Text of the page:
I have a table of prices where I want to store 2 prices per cross defined like this:

struct [[eosio::table]] _prices {
    symbol base;
    symbol quote;
    float value = 0.0;
    uint128_t primary_key() const {
        return base.code().raw() << 64 | quote.code().raw();

originally the primary key was defined to return base.code().raw() + quote.code().raw() but that approached produced constraint violations:

could not insert object, most likely a uniqueness constraint was violated

because adding "USD" to "EUR" is (I guess) the same as adding "EUR" to "USD"... so what I need is to use "USDEUR" or "EURUSD" as the primary key

the problem is that since these are represented as integers, I need to shift, and since each of the components is 64bits in width (as per the symbol definition) then the composite must be 128 bit long, which produces a warning when compiling:

./token.hpp:154:30: warning: shift count >= width of type [-Wshift-count-overflow] return base.code().raw() << 64 | quote.code().raw();

and moreover doesn't work. what is the recommended approach to creating composite keys?

addendum I

of course, it would be great to just define the return value as a string (so I could concatenate the strings together), but it demands an integer. I get this error:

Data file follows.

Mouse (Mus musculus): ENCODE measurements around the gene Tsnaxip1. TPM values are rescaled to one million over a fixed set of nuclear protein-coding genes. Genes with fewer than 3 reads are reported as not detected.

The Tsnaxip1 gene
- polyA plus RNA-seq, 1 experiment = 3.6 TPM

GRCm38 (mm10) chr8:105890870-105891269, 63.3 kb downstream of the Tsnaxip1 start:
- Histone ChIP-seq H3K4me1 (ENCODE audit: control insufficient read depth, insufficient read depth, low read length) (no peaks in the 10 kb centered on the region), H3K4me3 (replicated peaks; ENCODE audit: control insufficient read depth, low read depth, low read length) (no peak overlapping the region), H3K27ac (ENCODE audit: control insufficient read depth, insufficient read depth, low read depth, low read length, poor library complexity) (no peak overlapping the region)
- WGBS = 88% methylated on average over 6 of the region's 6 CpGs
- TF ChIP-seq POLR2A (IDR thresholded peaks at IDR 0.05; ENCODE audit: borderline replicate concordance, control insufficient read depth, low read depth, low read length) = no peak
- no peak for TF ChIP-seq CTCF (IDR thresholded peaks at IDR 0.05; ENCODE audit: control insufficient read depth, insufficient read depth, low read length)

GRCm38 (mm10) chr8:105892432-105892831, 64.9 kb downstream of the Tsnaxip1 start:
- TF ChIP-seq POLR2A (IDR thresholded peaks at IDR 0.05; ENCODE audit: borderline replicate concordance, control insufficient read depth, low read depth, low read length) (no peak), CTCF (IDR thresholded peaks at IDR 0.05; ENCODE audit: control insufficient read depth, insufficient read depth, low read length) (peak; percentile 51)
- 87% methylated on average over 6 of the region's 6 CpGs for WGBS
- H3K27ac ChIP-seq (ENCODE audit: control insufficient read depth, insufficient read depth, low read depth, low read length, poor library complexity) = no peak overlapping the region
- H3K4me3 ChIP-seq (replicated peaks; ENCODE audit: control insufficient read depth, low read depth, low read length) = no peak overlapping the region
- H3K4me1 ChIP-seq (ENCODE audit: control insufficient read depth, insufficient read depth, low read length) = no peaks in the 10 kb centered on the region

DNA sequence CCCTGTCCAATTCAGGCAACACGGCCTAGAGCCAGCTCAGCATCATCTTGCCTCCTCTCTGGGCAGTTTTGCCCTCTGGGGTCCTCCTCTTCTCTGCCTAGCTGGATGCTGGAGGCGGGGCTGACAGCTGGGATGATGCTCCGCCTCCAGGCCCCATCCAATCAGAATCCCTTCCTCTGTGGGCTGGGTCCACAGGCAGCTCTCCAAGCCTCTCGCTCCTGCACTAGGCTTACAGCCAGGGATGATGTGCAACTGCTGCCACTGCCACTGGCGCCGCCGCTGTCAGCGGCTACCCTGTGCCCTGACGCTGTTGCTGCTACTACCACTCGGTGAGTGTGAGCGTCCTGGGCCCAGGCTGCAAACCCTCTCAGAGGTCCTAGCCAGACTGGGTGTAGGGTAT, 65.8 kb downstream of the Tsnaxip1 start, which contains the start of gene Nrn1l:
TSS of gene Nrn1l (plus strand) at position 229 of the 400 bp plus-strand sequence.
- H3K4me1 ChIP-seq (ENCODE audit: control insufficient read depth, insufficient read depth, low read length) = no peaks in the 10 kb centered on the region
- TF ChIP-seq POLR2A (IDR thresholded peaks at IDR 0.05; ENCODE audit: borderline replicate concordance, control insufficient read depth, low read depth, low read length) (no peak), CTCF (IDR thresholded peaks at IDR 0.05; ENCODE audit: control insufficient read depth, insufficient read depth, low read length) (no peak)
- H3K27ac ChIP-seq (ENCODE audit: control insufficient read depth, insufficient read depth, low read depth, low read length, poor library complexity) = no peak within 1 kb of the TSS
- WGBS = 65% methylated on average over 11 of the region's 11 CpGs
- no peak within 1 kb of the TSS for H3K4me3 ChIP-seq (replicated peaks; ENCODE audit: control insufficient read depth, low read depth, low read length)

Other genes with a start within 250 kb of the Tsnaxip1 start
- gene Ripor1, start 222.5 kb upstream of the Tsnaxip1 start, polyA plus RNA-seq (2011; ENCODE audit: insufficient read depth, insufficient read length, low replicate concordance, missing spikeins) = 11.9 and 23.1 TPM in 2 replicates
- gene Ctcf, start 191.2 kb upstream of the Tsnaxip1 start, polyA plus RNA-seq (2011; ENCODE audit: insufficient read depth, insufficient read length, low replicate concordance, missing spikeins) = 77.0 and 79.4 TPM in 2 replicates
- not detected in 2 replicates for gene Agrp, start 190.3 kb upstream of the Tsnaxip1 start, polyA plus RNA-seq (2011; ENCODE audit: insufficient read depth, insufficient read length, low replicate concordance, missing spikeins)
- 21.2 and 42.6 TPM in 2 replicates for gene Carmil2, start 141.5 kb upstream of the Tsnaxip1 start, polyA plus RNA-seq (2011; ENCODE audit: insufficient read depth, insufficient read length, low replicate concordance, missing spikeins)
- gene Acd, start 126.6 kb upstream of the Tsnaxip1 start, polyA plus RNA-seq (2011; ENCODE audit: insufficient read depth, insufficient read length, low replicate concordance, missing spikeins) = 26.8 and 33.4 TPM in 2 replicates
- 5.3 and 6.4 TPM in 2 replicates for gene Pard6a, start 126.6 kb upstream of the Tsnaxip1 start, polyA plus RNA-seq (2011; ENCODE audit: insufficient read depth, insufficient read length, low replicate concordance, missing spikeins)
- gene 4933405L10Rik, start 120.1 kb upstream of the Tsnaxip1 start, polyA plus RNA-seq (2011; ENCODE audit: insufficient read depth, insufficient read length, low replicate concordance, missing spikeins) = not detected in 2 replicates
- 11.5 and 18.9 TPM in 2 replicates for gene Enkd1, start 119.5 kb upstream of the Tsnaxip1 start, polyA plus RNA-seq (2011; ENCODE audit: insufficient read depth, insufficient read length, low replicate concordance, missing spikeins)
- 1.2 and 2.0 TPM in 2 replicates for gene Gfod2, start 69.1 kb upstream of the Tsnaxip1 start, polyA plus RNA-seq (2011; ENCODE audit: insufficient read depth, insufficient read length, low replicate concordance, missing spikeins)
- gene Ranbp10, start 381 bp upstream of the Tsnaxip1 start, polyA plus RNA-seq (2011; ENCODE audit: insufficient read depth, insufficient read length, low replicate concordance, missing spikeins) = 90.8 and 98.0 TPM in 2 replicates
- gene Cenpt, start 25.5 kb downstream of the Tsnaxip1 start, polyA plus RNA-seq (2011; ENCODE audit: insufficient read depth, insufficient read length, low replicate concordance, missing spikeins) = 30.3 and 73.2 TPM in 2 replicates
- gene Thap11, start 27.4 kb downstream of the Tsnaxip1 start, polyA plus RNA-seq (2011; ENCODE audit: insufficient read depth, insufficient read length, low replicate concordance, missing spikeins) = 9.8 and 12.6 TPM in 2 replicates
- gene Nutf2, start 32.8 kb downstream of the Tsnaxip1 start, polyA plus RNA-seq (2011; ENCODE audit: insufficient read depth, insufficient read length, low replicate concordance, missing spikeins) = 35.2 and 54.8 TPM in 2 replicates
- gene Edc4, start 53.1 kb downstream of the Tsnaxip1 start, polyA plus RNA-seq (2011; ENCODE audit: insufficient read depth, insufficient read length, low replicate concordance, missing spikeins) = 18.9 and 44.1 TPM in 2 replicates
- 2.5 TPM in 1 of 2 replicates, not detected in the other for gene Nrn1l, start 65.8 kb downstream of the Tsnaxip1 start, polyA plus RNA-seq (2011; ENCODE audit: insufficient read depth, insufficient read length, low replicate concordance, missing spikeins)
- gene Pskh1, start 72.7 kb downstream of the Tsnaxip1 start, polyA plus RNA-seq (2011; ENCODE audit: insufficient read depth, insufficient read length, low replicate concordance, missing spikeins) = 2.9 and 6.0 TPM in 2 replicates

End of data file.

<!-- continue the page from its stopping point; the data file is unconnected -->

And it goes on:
/usr/local/Cellar/eosio.cdt/1.5.0/opt/eosio.cdt/bin/../include/libcxx/memory:1759:31: error: no matching constructor for initialization of 'eosio::multi_index<12528034910801231872, eosio::token::_prices>::item_ptr'

1 Answer 1


the problem is that the primary key index cannot be 128 bits long. it must be 64 bits. but other indexes can be 128 bits

so my solution was to implement an auto-generated monotonic primary key and then define the index I wanted as a secondary index

struct [[eosio::table]] _prices {
    uint64_t id;
    symbol base;
    symbol quote;
    uint64_t primary_key() const {
        return id;
    uint128_t idxwhatever() const {
        return base.code().raw() << 64 | quote.code().raw();

typedef eosio::multi_index<
    name("prices"), _prices, 
        const_mem_fun<_prices, uint128_t, &_prices::idxwhatever>
> prices;

which means inserts into the table need a value for the PK. I do this with something like:

prices p(_self, _self.value);
p.emplace(_self, [&](auto &r) {
    r.id = p.available_primary_key();

and then need to use the index:

prices p(_self, _self.value);
auto myindex = p.get_index<name("idxwhatever")>();

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